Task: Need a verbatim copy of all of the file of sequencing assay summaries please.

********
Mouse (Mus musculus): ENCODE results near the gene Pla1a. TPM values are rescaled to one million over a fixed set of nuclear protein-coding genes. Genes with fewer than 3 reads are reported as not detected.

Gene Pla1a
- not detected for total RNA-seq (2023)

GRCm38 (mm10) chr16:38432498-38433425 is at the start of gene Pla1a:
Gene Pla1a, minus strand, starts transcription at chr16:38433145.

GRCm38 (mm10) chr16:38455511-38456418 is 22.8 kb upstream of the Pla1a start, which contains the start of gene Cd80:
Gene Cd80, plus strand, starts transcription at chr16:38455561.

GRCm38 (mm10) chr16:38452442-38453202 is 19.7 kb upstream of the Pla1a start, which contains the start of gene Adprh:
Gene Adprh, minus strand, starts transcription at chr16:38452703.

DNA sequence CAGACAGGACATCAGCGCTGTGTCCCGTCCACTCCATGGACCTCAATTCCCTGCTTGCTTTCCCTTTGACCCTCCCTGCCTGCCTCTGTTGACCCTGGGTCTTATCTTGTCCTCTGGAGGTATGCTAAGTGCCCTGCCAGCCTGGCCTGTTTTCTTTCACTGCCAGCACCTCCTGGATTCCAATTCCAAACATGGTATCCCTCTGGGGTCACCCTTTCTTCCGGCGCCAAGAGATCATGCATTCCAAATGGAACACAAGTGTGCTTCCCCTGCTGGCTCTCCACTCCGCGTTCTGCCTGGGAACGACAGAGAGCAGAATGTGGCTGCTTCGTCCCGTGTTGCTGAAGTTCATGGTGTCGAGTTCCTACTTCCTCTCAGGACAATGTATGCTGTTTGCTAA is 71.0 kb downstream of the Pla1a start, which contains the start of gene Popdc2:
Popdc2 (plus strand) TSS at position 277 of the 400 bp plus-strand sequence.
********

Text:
Mouse (Mus musculus): ENCODE results near the gene Pla1a. TPM values are rescaled to one million over a fixed set of nuclear protein-coding genes. Genes with fewer than 3 reads are reported as not detected.

Gene Pla1a
- not detected for total RNA-seq (2023)

GRCm38 (mm10) chr16:38432498-38433425 is at the start of gene Pla1a:
Gene Pla1a, minus strand, starts transcription at chr16:38433145.

GRCm38 (mm10) chr16:38455511-38456418 is 22.8 kb upstream of the Pla1a start, which contains the start of gene Cd80:
Gene Cd80, plus strand, starts transcription at chr16:38455561.

GRCm38 (mm10) chr16:38452442-38453202 is 19.7 kb upstream of the Pla1a start, which contains the start of gene Adprh:
Gene Adprh, minus strand, starts transcription at chr16:38452703.

DNA sequence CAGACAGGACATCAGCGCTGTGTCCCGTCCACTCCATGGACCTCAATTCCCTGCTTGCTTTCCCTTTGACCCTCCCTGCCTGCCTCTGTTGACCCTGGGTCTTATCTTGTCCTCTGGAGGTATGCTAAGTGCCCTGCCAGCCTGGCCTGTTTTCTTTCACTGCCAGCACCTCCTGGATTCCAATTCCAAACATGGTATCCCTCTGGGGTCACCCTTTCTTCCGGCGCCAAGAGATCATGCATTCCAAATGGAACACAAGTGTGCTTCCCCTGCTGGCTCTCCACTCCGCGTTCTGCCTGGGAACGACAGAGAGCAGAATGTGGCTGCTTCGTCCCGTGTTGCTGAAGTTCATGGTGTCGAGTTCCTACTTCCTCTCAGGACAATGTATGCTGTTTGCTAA is 71.0 kb downstream of the Pla1a start, which contains the start of gene Popdc2:
Popdc2 (plus strand) TSS at position 277 of the 400 bp plus-strand sequence.